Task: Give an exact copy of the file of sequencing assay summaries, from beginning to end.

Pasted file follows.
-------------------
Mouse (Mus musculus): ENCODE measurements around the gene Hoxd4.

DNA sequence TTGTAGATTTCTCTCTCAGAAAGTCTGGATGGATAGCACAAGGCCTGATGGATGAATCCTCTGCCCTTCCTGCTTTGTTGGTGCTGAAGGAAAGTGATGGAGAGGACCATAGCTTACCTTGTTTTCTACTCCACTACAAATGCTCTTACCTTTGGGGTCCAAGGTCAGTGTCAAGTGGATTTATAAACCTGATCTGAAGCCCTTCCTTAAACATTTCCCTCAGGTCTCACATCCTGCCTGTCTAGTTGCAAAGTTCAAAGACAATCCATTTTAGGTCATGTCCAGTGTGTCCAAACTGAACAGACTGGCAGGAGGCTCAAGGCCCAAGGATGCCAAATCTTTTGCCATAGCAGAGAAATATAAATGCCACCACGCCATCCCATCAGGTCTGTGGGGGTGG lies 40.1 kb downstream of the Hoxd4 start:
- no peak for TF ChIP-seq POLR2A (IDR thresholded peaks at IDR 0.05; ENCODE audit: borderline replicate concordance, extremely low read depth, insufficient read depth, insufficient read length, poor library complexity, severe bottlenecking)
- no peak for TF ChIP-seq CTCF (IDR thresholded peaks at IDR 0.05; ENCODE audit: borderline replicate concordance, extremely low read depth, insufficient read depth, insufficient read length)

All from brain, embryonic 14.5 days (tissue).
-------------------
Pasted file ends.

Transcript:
Mouse (Mus musculus): ENCODE measurements around the gene Hoxd4.

DNA sequence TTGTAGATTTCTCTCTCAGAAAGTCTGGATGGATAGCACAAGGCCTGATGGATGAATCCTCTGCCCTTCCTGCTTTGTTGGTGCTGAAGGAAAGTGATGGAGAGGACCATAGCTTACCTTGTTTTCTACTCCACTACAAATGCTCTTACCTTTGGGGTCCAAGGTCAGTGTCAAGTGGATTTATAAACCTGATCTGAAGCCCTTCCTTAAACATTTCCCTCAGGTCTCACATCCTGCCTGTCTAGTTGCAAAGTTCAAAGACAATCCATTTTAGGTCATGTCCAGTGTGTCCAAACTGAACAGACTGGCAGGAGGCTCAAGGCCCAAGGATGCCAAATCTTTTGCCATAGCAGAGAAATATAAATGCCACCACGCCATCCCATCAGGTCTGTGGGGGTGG lies 40.1 kb downstream of the Hoxd4 start:
- no peak for TF ChIP-seq POLR2A (IDR thresholded peaks at IDR 0.05; ENCODE audit: borderline replicate concordance, extremely low read depth, insufficient read depth, insufficient read length, poor library complexity, severe bottlenecking)
- no peak for TF ChIP-seq CTCF (IDR thresholded peaks at IDR 0.05; ENCODE audit: borderline replicate concordance, extremely low read depth, insufficient read depth, insufficient read length)

All from brain, embryonic 14.5 days (tissue).